A Nomadic tribesman of the San people strides across the hot Kalahari Desert — in the company of a cheetah he has helped to tame. Though they’re killers in the wild, these big cats are surprisingly easy to domesticate.
The animals in these striking pictures, taken in the Naankuse Wildlife Sanctuary in Namibia, were hand-reared from cubs after their mother was shot by poachers five years ago.
After stretching their legs, the cats — who can run 100 metres in 4.5 seconds — even play ‘fetch’ when the tribesmen throw bits of rope for them to chase.
The cheetahs are so tame you can tickle them under the chin, and they drink water from the sinks at the home of 35-year-old Marlice Van Vuuren, who set up the sanctuary in 2007.
She now lives there full-time with a team of helpers and employs around 20 tribesmen to help care for a range of rescued and orphaned animals, including lions, leopards, wild dogs and baboons.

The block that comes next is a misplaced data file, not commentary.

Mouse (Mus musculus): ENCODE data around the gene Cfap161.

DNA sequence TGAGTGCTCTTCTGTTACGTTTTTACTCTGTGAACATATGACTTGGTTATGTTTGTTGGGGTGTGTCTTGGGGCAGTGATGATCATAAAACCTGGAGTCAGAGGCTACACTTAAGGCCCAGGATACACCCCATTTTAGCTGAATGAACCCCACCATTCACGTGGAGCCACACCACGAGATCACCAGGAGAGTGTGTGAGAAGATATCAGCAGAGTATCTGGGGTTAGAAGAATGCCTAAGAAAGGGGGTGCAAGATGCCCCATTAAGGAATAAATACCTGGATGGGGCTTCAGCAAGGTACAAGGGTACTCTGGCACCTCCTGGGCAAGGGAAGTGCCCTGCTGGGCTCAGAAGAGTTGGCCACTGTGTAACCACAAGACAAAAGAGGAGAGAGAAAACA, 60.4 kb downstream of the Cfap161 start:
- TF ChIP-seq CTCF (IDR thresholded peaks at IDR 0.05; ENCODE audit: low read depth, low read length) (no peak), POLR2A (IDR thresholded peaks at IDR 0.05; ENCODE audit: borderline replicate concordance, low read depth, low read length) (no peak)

As babies, the cheetahs snuggled up in homemade sleeping bags and played with toy mice. Now they’re adults, they still come into Marlice’s house to watch daytime TV — before going off to hunt at night.
Tragically, the cats are an endangered species with only 12,000 to 15,000 left in the wild. The San tribe — once known as Kalahari Bushmen — who care for these orphans, are endangered too, with fewer than 35,000 left in Namibia.
No one knows how long the cheetahs or the San people can exist in this wild landscape. But for now, they live in extraordinary harmony.